Tuesday, June 17, 2008

PBS: "Eleanor Roosevelt" in "American Experience" series

On June 16 PBS station WETA in Washington aired the “American Experience” film “Eleanor Roosevelt.” The link is here.

Eleanor Roosevelt was actually born into the same family, a niece of president Theodore Roosevelt. She was quite an “individualist” as a child, growing up in New York City and Tivoli. She lost both parents early in life (the mother died of diphtheria) and was raised in large part by a strict grandmother. She had a creative imagination and an interest in writing and literature. She spent some time at a finishing school in Britain.

She was introduced to society at a debutante party and soon married Franklin, who himself had been a somewhat introspective only child. The film traces their career. But Franklin got caught in an “affair” and they lived “separately” for the rest of their lives, agreeing to stay married out of platonic love and out of regard for their careers. Eleanor developed her own public identity which she would keep in the four terms of FDR as president.

She became particularly interested in civil rights. She helped Marian Anderson get a signing engagement on the Mall in 1939 when it was controversial. He advocacy of rights for African Americans started to attract “enemies.” J. Edgar Hoover had her followed in the later days of World War II. Eventually, she went on a mission alone (with one other woman, and without FBI protection) past a KKK “Marginot line” in the Tennessee mountains in 1958.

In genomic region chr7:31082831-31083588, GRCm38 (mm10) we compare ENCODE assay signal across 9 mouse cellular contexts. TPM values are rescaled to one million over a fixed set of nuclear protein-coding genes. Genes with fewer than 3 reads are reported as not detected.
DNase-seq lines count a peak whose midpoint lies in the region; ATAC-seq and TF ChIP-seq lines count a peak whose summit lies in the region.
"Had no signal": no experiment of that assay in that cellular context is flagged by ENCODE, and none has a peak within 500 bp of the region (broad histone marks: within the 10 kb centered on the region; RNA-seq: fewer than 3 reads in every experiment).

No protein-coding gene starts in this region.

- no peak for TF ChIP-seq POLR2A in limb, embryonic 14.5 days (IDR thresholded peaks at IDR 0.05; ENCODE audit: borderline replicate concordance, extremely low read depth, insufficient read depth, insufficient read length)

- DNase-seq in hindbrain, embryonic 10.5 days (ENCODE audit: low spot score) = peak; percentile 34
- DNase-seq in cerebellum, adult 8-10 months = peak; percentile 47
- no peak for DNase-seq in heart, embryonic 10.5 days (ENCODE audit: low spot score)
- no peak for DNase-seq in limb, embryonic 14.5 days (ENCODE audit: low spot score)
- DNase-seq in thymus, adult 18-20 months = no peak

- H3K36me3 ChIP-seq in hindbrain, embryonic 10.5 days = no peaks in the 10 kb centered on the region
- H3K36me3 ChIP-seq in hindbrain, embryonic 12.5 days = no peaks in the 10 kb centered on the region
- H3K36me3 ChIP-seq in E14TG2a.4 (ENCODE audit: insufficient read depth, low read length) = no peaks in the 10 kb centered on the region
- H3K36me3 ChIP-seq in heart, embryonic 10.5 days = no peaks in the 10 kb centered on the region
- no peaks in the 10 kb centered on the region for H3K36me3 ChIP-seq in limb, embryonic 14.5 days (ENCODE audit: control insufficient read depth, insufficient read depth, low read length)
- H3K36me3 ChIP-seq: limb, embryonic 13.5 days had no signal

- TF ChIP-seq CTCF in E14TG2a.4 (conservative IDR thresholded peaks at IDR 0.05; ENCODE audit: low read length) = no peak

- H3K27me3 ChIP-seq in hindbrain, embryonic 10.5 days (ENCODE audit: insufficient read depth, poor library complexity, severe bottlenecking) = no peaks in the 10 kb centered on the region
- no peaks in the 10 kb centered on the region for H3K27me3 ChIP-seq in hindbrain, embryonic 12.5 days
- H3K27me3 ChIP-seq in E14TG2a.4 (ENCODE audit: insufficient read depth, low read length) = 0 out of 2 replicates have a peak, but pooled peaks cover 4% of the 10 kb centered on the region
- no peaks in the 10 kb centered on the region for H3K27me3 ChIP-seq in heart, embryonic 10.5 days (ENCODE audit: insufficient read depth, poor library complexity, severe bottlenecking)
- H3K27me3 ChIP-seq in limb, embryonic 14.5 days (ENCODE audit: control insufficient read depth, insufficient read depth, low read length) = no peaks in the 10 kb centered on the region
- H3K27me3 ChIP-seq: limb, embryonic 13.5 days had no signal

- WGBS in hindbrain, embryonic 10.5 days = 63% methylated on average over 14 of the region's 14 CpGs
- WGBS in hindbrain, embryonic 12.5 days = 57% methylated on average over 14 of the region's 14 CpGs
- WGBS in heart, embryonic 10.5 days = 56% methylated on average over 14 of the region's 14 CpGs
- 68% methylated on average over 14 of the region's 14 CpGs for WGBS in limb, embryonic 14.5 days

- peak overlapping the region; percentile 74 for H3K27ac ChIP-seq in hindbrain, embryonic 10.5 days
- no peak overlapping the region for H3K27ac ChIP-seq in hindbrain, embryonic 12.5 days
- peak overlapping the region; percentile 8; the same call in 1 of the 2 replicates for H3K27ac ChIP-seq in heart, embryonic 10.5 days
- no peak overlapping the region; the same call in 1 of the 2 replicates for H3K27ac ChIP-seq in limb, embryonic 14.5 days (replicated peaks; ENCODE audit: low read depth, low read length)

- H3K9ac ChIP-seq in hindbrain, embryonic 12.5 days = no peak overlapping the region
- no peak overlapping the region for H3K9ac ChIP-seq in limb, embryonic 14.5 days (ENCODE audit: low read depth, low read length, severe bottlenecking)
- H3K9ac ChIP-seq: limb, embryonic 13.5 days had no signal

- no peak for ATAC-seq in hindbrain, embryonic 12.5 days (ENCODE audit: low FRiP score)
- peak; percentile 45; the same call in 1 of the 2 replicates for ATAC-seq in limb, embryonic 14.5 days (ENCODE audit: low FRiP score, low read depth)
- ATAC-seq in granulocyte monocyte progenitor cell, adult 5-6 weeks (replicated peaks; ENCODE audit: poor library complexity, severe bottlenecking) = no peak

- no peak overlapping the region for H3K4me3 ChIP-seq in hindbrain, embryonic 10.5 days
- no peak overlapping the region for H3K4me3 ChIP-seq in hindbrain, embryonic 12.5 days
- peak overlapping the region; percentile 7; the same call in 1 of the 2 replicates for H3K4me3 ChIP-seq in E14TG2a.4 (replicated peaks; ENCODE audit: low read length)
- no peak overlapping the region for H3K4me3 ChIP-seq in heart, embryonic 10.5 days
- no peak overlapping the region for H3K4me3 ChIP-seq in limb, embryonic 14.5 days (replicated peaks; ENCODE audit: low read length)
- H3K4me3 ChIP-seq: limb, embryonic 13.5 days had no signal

The FBI, in fact, had spied on her over a supposed affair with a man in a Chicago hotel (pretty much Hoover's imagination) whereas some commentators (Lillian Faderman) claim that her friendship in 1933 with Lorena Hickok was lesbian.

She remained active in the Democratic Party after the War, giving a major speech at the 1956 Democratic Convention where Adlai Stevenson was (for the second time) nominated.

She died of bone marrow tuberculosis in the fall of 1962 at the age of 78.

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